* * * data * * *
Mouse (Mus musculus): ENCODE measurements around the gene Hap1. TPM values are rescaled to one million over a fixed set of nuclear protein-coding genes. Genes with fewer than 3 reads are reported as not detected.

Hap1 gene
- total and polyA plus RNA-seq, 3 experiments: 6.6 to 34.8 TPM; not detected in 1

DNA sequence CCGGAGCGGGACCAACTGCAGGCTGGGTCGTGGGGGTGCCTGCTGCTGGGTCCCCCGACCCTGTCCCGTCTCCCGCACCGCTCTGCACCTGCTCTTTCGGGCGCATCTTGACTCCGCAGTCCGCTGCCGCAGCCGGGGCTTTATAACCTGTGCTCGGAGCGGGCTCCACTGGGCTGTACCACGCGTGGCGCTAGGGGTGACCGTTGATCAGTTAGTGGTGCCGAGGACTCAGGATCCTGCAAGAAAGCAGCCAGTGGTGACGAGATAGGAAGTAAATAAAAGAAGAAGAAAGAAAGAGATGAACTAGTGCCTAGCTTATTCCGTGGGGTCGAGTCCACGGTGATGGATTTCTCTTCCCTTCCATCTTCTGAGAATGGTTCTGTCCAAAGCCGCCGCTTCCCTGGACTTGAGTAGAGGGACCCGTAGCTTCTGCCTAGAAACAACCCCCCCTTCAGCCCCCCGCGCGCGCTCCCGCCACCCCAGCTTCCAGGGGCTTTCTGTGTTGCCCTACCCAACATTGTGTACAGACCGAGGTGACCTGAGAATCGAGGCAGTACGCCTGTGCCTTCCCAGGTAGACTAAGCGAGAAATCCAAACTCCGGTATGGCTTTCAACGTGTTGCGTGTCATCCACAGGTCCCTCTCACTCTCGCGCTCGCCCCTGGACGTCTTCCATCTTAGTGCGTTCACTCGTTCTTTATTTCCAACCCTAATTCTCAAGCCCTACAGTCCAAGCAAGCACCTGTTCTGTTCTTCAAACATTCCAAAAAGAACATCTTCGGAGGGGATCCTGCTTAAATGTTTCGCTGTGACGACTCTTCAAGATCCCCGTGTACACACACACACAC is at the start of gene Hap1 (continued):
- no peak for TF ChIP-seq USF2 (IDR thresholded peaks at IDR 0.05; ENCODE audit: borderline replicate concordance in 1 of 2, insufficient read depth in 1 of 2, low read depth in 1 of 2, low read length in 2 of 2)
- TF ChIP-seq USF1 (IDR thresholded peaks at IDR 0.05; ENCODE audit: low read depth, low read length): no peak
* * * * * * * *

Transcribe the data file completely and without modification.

Mouse (Mus musculus): ENCODE measurements around the gene Hap1. TPM values are rescaled to one million over a fixed set of nuclear protein-coding genes. Genes with fewer than 3 reads are reported as not detected.

Hap1 gene
- total and polyA plus RNA-seq, 3 experiments: 6.6 to 34.8 TPM; not detected in 1

DNA sequence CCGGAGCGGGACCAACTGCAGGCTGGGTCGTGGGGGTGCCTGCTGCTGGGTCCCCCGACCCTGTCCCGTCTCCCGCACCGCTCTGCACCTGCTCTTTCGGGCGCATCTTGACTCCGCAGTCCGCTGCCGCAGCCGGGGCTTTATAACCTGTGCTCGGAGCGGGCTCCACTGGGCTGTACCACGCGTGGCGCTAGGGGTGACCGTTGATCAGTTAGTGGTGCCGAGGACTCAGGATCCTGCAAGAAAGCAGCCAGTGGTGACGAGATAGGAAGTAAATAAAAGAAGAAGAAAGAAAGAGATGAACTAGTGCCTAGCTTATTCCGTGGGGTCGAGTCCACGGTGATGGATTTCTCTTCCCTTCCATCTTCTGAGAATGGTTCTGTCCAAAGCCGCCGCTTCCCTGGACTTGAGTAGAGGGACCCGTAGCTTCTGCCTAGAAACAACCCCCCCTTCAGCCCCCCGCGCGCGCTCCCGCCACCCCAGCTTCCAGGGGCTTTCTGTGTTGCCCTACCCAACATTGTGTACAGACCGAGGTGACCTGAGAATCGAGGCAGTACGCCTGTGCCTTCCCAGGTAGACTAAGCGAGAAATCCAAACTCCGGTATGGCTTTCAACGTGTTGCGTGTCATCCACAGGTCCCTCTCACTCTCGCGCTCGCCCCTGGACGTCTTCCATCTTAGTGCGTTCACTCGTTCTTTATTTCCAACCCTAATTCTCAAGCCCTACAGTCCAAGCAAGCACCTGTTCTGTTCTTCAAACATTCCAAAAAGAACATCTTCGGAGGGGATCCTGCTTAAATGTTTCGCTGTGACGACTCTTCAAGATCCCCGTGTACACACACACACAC is at the start of gene Hap1 (continued):
- no peak for TF ChIP-seq USF2 (IDR thresholded peaks at IDR 0.05; ENCODE audit: borderline replicate concordance in 1 of 2, insufficient read depth in 1 of 2, low read depth in 1 of 2, low read length in 2 of 2)
- TF ChIP-seq USF1 (IDR thresholded peaks at IDR 0.05; ENCODE audit: low read depth, low read length): no peak